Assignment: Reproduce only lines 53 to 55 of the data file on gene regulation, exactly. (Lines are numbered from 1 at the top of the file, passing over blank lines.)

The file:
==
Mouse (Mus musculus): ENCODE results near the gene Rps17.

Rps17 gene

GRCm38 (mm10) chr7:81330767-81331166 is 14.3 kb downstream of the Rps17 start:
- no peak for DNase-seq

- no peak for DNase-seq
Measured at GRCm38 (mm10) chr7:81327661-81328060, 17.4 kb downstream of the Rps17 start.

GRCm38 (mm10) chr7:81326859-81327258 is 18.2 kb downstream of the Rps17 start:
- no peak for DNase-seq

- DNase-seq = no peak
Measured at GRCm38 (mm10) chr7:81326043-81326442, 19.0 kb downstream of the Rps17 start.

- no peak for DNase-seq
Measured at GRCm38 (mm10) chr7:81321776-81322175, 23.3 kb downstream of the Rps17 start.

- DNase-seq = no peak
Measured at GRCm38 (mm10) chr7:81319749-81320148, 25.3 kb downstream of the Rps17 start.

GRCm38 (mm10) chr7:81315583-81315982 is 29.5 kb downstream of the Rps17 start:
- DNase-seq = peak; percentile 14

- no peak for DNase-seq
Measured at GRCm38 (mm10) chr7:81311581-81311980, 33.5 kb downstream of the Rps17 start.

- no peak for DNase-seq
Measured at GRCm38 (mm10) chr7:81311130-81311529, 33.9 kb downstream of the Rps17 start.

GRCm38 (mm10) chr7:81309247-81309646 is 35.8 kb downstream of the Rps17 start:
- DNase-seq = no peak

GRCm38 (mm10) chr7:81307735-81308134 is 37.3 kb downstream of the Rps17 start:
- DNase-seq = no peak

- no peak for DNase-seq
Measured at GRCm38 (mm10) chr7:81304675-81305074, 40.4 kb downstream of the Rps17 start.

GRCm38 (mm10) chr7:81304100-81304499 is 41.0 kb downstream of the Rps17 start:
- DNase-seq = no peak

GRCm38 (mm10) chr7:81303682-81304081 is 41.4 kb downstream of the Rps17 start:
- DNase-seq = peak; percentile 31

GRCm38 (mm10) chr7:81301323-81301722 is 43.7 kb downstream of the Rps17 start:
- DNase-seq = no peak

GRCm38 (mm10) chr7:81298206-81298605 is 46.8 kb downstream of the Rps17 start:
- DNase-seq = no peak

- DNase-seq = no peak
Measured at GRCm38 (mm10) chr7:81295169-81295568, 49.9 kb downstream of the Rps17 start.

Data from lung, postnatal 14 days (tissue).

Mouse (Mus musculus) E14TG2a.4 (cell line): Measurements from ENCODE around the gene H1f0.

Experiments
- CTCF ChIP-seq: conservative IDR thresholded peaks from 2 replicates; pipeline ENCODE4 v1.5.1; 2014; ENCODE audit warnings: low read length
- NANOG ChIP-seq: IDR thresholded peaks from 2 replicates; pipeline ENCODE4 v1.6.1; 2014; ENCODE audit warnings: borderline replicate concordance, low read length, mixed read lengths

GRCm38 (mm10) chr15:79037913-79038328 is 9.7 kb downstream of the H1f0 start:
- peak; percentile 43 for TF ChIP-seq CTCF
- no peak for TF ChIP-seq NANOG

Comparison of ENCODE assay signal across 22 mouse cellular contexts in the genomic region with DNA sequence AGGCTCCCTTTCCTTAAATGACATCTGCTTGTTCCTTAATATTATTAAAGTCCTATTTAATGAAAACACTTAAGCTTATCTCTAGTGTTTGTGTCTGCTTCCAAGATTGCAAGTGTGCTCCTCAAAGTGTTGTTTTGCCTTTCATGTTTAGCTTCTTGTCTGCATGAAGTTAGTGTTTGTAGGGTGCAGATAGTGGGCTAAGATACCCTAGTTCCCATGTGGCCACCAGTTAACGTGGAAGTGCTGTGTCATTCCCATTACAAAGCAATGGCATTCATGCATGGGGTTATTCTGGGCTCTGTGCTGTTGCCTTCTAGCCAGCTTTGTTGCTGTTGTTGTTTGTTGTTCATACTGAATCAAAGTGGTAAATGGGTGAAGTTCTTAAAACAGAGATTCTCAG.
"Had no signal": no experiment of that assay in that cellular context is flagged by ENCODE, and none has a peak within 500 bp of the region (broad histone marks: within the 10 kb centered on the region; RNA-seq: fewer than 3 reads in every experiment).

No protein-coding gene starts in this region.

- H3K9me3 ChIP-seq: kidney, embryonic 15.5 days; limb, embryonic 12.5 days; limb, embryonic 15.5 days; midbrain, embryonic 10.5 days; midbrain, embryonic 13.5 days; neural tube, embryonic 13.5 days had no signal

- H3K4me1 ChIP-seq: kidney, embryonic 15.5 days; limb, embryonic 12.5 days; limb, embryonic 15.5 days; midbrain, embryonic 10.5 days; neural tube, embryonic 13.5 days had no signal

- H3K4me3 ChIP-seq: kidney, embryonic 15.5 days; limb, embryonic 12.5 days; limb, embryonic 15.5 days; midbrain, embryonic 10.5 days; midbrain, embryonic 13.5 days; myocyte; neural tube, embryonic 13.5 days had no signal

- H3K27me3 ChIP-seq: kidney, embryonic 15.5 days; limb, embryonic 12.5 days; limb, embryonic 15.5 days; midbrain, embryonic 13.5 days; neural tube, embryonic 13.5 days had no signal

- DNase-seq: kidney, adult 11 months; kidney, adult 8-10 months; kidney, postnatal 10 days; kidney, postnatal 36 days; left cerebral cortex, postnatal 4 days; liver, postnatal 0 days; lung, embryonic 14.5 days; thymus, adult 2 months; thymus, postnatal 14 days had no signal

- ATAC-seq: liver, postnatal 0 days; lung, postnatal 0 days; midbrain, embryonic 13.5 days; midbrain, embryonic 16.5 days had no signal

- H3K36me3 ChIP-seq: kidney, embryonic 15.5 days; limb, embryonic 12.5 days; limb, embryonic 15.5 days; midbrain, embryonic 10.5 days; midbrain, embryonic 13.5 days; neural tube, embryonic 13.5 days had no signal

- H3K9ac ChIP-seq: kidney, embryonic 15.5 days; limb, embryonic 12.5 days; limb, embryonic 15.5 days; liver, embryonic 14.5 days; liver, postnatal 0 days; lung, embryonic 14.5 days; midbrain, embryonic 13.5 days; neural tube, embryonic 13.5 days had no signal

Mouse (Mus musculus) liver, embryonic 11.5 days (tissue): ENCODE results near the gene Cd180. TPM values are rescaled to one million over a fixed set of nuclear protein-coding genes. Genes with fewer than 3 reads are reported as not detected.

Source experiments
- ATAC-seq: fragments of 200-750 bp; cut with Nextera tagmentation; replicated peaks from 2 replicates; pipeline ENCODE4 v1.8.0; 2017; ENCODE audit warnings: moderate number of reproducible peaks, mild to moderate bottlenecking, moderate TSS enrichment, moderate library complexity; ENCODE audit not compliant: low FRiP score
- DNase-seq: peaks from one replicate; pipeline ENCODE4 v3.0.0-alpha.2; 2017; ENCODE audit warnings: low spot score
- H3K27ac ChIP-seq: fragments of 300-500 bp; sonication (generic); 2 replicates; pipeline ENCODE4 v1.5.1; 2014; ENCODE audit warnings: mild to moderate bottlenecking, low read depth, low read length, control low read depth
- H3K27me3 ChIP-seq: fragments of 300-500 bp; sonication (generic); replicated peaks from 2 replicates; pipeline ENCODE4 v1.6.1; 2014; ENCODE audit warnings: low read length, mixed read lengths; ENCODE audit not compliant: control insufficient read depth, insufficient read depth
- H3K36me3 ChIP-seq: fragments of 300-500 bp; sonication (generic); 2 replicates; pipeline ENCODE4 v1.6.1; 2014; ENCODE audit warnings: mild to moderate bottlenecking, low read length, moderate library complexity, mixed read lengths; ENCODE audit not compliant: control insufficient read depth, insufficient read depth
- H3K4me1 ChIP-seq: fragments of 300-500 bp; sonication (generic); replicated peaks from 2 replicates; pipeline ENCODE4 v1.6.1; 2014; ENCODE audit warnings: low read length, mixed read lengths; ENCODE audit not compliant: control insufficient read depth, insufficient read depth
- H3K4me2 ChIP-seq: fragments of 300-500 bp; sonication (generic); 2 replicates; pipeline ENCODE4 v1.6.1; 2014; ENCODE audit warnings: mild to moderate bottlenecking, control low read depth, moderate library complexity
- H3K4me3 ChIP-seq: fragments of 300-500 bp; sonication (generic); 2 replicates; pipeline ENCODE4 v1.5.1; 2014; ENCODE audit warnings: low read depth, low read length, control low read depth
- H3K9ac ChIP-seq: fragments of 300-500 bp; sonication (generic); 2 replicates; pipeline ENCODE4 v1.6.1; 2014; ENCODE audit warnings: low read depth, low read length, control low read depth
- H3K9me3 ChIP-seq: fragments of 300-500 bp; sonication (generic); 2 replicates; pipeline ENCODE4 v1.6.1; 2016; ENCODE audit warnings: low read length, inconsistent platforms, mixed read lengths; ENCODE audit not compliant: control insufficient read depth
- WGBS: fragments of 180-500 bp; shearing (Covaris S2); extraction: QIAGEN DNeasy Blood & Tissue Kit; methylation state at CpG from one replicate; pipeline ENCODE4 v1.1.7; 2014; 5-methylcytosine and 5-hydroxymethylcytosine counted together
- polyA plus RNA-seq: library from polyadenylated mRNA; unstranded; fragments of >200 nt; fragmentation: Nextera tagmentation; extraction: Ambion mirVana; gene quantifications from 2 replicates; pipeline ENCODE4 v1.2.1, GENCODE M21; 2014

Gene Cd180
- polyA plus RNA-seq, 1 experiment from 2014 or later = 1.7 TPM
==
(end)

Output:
- ATAC-seq: liver, postnatal 0 days; lung, postnatal 0 days; midbrain, embryonic 13.5 days; midbrain, embryonic 16.5 days had no signal

- H3K36me3 ChIP-seq: kidney, embryonic 15.5 days; limb, embryonic 12.5 days; limb, embryonic 15.5 days; midbrain, embryonic 10.5 days; midbrain, embryonic 13.5 days; neural tube, embryonic 13.5 days had no signal

- H3K9ac ChIP-seq: kidney, embryonic 15.5 days; limb, embryonic 12.5 days; limb, embryonic 15.5 days; liver, embryonic 14.5 days; liver, postnatal 0 days; lung, embryonic 14.5 days; midbrain, embryonic 13.5 days; neural tube, embryonic 13.5 days had no signal